When the Department of Energy called for bids to supply renewable energy to the South African grid, they produced a bid document which described the conditions and information required from bidders. This was only available to prospective bidders who paid a fee of R15 000, and signed a confidentiality agreement which included the stipulation to “not divulge or distribute any information in respect of this RFP or pass on any copies of this RFP”.
First published in Business Day, 23 July 2012
The nuclear power industry is deeply troubled, with little cause for optimism. There is growing worldwide public resistance to nuclear power stations, President Obama has terminated government subsidies in the USA for nuclear power, and Germany and Switzerland have committed to shutting down all their reactors. While the renewable energy industry has seen dramatic growth and constantly falling costs, the nuclear industry grapples with spiralling costs, the seemingly intractable waste disposal issue, and the ongoing huge economic and human costs of the Fukushima nuclear disaster.
I have written before about what happened in Fukushima in March 2011, and about measuring radiation levels in Japan. Given the situation there, a major question is: how can the contamination been cleaned up?
Removing the top 5cm
Most of the longer lasting radioactive material released was caesium-137, which is a metal that boils at a low temperature (641° C). Large quantities of caesium vapour were released into the atmosphere, and this condensed into very fine particles, which were spread by wind and rain and deposited on over a thousand of square kilometers. Each atom of caesium-137 is unstable, and within about 30 years, half of them will decay, releasing gamma rays. Caesium can form salts (similar to sodium chloride, or table salt) which are absorbed into plants and by animals and humans. Continue reading
The Koeberg Alert Alliance (KAA) first requested a copy of the emergency and evacuation plan for for the Koeberg Nuclear Power Station via a Promotion of Access to Information Act (PAIA) request in 2010. This was formally refused on 2 June 2010 by Steve Lennon, the co-ordinating Deputy Information Officer for Eskom Holdings, for convoluted legal reasons.
A second PAIA application was made by the KAA in 2011. This was initially refused on 22 November 2011 by Eddie Laubscher, the National Deputy Information Officer for Eskom Holdings. The CEO of the NNR (National Nuclear Regulator), Adv Boyce Mkhize also formally refused access to the plan on 23 November 2011, claiming it was classified as confidential. Continue reading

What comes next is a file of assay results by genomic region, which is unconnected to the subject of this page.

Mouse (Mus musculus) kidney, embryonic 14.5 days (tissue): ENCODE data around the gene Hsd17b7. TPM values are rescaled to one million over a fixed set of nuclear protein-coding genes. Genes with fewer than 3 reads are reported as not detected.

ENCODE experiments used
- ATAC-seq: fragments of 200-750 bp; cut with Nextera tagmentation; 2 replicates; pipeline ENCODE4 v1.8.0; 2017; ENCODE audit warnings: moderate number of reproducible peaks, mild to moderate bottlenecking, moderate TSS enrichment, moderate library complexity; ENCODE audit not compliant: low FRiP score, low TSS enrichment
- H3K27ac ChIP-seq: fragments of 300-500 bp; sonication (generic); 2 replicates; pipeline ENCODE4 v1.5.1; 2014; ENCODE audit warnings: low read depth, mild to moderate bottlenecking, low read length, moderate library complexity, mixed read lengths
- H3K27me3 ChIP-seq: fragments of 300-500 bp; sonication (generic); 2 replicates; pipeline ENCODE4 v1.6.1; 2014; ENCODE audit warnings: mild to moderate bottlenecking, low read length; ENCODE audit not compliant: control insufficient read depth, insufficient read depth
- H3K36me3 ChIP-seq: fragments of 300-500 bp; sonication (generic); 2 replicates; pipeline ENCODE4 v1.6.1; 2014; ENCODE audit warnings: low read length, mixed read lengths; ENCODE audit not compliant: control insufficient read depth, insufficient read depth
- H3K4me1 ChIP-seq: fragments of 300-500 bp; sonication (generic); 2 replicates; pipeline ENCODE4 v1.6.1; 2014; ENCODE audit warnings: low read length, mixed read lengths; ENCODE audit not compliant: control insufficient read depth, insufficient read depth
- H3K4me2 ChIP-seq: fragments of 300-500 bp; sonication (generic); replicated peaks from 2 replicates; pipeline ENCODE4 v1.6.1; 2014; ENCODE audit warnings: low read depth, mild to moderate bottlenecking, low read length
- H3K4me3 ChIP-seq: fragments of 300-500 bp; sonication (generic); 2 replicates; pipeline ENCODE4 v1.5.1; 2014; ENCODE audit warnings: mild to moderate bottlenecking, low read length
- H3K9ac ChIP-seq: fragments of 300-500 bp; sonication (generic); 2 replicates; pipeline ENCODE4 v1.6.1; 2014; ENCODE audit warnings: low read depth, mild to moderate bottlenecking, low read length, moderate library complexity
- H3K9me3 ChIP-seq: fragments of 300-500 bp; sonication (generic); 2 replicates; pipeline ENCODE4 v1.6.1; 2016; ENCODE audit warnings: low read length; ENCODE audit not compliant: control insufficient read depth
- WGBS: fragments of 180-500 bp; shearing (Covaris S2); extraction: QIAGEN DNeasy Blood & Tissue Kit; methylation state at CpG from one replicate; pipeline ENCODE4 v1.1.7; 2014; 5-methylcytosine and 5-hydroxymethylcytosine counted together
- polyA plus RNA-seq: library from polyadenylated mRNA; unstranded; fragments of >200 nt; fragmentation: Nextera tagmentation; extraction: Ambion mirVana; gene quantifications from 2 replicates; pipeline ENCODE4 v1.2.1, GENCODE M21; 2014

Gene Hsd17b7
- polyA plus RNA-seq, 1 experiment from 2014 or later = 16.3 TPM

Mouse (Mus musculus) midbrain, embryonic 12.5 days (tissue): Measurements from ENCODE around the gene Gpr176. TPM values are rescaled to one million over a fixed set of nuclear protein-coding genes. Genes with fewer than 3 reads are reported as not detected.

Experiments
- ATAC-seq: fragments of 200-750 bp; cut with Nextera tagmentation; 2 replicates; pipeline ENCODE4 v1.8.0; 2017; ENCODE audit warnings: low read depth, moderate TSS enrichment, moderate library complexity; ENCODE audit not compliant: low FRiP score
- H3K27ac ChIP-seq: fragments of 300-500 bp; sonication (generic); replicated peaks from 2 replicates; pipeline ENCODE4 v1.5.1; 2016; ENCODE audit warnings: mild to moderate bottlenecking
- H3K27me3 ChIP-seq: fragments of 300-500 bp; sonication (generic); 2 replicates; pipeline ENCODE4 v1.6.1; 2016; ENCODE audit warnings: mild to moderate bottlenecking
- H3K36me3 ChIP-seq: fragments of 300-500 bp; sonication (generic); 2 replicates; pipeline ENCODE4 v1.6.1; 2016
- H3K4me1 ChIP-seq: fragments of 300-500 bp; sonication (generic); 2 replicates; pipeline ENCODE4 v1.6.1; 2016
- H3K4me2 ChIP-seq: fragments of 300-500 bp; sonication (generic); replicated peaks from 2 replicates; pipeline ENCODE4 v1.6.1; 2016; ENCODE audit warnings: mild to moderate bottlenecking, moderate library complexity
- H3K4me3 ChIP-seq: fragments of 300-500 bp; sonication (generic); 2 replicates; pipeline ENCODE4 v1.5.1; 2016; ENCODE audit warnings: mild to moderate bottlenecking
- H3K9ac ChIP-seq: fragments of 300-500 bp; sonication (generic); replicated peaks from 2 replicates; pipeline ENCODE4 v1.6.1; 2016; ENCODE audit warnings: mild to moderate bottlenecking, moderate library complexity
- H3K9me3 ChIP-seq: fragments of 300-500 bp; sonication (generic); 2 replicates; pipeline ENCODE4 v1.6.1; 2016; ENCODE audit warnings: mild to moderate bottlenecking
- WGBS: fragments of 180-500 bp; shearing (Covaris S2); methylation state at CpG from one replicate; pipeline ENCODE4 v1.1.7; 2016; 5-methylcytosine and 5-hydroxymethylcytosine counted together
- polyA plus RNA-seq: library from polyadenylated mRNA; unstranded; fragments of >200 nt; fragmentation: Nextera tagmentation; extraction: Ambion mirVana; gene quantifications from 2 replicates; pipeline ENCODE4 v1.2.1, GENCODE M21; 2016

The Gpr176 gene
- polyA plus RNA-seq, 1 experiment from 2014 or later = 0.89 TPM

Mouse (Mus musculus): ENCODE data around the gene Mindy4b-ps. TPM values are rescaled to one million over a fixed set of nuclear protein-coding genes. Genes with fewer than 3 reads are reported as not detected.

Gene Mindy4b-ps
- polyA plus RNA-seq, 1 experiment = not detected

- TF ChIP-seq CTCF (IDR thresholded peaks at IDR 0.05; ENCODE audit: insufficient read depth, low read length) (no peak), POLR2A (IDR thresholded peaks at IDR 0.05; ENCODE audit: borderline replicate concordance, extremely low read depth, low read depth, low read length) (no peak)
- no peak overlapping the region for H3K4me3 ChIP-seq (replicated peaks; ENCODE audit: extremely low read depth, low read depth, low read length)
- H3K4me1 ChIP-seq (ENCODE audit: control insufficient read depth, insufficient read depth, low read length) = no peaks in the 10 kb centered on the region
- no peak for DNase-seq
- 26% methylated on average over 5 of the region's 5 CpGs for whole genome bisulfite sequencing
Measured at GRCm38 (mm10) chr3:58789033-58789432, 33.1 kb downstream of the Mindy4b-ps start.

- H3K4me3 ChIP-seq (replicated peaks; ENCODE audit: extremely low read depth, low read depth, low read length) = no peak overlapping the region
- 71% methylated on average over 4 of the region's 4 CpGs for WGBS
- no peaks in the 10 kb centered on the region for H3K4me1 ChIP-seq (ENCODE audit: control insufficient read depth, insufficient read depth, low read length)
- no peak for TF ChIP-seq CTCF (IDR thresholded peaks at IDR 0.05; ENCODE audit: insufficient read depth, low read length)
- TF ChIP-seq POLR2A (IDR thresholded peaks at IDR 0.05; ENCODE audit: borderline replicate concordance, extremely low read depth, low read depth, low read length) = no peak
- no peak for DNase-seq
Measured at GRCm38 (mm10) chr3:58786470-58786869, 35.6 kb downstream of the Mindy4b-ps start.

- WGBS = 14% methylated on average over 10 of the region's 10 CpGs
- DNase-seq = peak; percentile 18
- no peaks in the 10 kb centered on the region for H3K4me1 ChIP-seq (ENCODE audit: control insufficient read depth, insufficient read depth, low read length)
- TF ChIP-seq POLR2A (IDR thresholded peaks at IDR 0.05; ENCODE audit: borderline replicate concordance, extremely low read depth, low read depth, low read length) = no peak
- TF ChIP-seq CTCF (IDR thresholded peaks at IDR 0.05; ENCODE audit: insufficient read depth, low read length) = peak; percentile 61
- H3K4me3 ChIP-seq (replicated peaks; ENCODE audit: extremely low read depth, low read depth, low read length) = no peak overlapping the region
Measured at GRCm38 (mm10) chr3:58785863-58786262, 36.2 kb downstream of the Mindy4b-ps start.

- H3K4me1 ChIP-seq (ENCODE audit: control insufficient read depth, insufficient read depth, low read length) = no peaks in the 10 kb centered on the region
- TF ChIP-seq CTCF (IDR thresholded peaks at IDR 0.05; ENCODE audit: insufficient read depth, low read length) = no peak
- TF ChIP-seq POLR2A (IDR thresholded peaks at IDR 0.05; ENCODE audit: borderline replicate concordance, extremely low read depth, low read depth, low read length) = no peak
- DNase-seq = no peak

During a recent trip to Fukushima, there was the opportunity to see first hand the effects of the nuclear disaster on the surrounding areas, and to speak to people living there whose daily lives have been affected, and will continue to be affected. With the one anniversary approaching, its an appropriate time to look back over the year and consider what actually happened. Continue reading
During our recent trip to Fukushima, we carried two geiger counters with us, one inside the bus, and one taped to the outside of the window, facing inwards.
These geiger counters measure gamma radiation, and give a readout in micro Sieverts per hour, or μSv/h. Most people in the world are not familiar with these units, but, of course, here in Japan there is a high level of familiarity and interest in radiation levels. For example, on the right is a map stuck on the lockers in an office I went to. Continue reading
I am sitting in a hotel in Tokyo, after attending the Global Conference for a Nuclear Power Free World this past weekend. The sessions were video recorded, and was streamed in real time. Over 100 000 people watched the streaming. See http://npfree.jp/english/
Before the conference we were taken on a two day tour of Fukushima city and some areas nearby, and listened to local people talk about the experience, Continue reading
The nuclear era can be divided into BF and AF – before and after Fukushima. The disaster in Japan was a watershed moment, even prompting the normally up beat International Atomic Energy Association (IAEA) to issue a statement in September 2011 downgrading their predictions for the growth in the nuclear industry. The CEO of one of Germany’s power companies said the industry would face ‘extraordinary costs’ due to the resulting market shifts.
Areva’s future uncertain
In November 2011, the Save Bantamsklip campaign arranged a public meeting at the Hermanus Town Hall. There was a good turnout, which included the Executive Mayor of the Overstrand municipality, Nicolette Botha-Guthrie. Continue reading
Eskom gave input into the Departments of Energy IRP2010 (Integrated Resource Plan) – some would say they wrote it on behalf of the Department. One of the key factors in planning electricity generation capacity is knowing what the demand will be. Currently, the electricity demand peaks at just under 40 000MW. Eskom projected than by 2030, the demand would be about 85 000MW, or about 4% compounded demand growth, every year. Continue reading